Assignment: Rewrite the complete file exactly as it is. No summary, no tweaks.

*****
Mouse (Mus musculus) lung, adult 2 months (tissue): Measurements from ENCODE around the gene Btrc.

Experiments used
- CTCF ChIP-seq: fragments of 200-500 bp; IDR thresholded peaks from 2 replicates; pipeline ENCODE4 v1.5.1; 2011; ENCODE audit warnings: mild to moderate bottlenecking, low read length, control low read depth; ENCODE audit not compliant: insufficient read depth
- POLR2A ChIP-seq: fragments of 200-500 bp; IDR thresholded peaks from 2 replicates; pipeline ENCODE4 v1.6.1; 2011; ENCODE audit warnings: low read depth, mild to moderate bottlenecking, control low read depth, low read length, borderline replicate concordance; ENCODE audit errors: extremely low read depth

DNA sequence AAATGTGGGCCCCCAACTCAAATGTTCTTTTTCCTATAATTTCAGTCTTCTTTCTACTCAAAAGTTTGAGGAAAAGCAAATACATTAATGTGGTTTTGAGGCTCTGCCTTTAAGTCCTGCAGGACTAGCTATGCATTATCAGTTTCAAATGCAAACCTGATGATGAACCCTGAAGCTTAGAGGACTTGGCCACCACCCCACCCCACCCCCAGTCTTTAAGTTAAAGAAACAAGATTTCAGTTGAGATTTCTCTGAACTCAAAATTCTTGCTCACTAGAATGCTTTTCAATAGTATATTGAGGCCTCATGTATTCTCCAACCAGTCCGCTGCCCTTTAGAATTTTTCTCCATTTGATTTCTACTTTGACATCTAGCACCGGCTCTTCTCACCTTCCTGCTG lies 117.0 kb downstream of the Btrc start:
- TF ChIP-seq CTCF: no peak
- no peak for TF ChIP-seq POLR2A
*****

Mouse (Mus musculus) lung, adult 2 months (tissue): Measurements from ENCODE around the gene Btrc.

Experiments used
- CTCF ChIP-seq: fragments of 200-500 bp; IDR thresholded peaks from 2 replicates; pipeline ENCODE4 v1.5.1; 2011; ENCODE audit warnings: mild to moderate bottlenecking, low read length, control low read depth; ENCODE audit not compliant: insufficient read depth
- POLR2A ChIP-seq: fragments of 200-500 bp; IDR thresholded peaks from 2 replicates; pipeline ENCODE4 v1.6.1; 2011; ENCODE audit warnings: low read depth, mild to moderate bottlenecking, control low read depth, low read length, borderline replicate concordance; ENCODE audit errors: extremely low read depth

DNA sequence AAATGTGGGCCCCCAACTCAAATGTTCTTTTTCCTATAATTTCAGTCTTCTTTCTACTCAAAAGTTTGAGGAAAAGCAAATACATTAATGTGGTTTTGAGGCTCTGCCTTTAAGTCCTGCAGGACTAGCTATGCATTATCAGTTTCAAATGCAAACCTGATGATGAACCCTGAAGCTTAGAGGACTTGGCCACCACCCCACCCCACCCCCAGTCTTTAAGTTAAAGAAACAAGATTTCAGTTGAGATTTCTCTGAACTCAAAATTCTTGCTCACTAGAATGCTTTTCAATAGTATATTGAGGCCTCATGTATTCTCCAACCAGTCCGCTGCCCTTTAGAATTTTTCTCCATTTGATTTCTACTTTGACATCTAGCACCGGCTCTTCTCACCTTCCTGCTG lies 117.0 kb downstream of the Btrc start:
- TF ChIP-seq CTCF: no peak
- no peak for TF ChIP-seq POLR2A